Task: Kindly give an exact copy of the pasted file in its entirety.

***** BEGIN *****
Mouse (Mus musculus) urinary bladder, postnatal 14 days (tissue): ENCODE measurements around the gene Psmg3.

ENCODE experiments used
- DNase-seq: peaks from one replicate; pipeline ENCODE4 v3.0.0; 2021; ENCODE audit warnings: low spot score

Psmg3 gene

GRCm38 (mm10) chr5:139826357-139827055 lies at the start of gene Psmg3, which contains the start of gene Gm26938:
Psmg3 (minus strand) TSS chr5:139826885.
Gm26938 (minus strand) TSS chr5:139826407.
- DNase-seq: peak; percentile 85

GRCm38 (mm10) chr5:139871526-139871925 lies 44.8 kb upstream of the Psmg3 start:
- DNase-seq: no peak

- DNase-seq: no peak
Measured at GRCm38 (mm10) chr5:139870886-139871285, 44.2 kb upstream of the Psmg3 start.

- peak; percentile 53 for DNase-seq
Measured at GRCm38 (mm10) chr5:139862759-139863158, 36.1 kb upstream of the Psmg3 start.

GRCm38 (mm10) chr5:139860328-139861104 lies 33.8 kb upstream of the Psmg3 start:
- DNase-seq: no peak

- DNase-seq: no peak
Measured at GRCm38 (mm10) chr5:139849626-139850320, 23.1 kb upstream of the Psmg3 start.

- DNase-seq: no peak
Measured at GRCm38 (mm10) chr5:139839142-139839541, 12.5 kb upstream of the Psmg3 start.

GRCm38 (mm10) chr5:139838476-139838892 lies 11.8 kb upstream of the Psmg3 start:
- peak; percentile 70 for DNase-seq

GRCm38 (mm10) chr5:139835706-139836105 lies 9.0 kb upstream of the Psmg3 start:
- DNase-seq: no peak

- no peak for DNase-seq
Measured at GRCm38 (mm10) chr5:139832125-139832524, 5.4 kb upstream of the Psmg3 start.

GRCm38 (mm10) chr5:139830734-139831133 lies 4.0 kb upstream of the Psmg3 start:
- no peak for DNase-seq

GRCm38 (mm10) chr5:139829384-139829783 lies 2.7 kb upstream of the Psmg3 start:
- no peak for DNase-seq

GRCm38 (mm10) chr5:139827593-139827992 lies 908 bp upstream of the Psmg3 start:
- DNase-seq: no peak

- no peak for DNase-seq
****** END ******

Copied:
Mouse (Mus musculus) urinary bladder, postnatal 14 days (tissue): ENCODE measurements around the gene Psmg3.

ENCODE experiments used
- DNase-seq: peaks from one replicate; pipeline ENCODE4 v3.0.0; 2021; ENCODE audit warnings: low spot score

Psmg3 gene

GRCm38 (mm10) chr5:139826357-139827055 lies at the start of gene Psmg3, which contains the start of gene Gm26938:
Psmg3 (minus strand) TSS chr5:139826885.
Gm26938 (minus strand) TSS chr5:139826407.
- DNase-seq: peak; percentile 85

GRCm38 (mm10) chr5:139871526-139871925 lies 44.8 kb upstream of the Psmg3 start:
- DNase-seq: no peak

- DNase-seq: no peak
Measured at GRCm38 (mm10) chr5:139870886-139871285, 44.2 kb upstream of the Psmg3 start.

- peak; percentile 53 for DNase-seq
Measured at GRCm38 (mm10) chr5:139862759-139863158, 36.1 kb upstream of the Psmg3 start.

GRCm38 (mm10) chr5:139860328-139861104 lies 33.8 kb upstream of the Psmg3 start:
- DNase-seq: no peak

- DNase-seq: no peak
Measured at GRCm38 (mm10) chr5:139849626-139850320, 23.1 kb upstream of the Psmg3 start.

- DNase-seq: no peak
Measured at GRCm38 (mm10) chr5:139839142-139839541, 12.5 kb upstream of the Psmg3 start.

GRCm38 (mm10) chr5:139838476-139838892 lies 11.8 kb upstream of the Psmg3 start:
- peak; percentile 70 for DNase-seq

GRCm38 (mm10) chr5:139835706-139836105 lies 9.0 kb upstream of the Psmg3 start:
- DNase-seq: no peak

- no peak for DNase-seq
Measured at GRCm38 (mm10) chr5:139832125-139832524, 5.4 kb upstream of the Psmg3 start.

GRCm38 (mm10) chr5:139830734-139831133 lies 4.0 kb upstream of the Psmg3 start:
- no peak for DNase-seq

GRCm38 (mm10) chr5:139829384-139829783 lies 2.7 kb upstream of the Psmg3 start:
- no peak for DNase-seq

GRCm38 (mm10) chr5:139827593-139827992 lies 908 bp upstream of the Psmg3 start:
- DNase-seq: no peak

- no peak for DNase-seq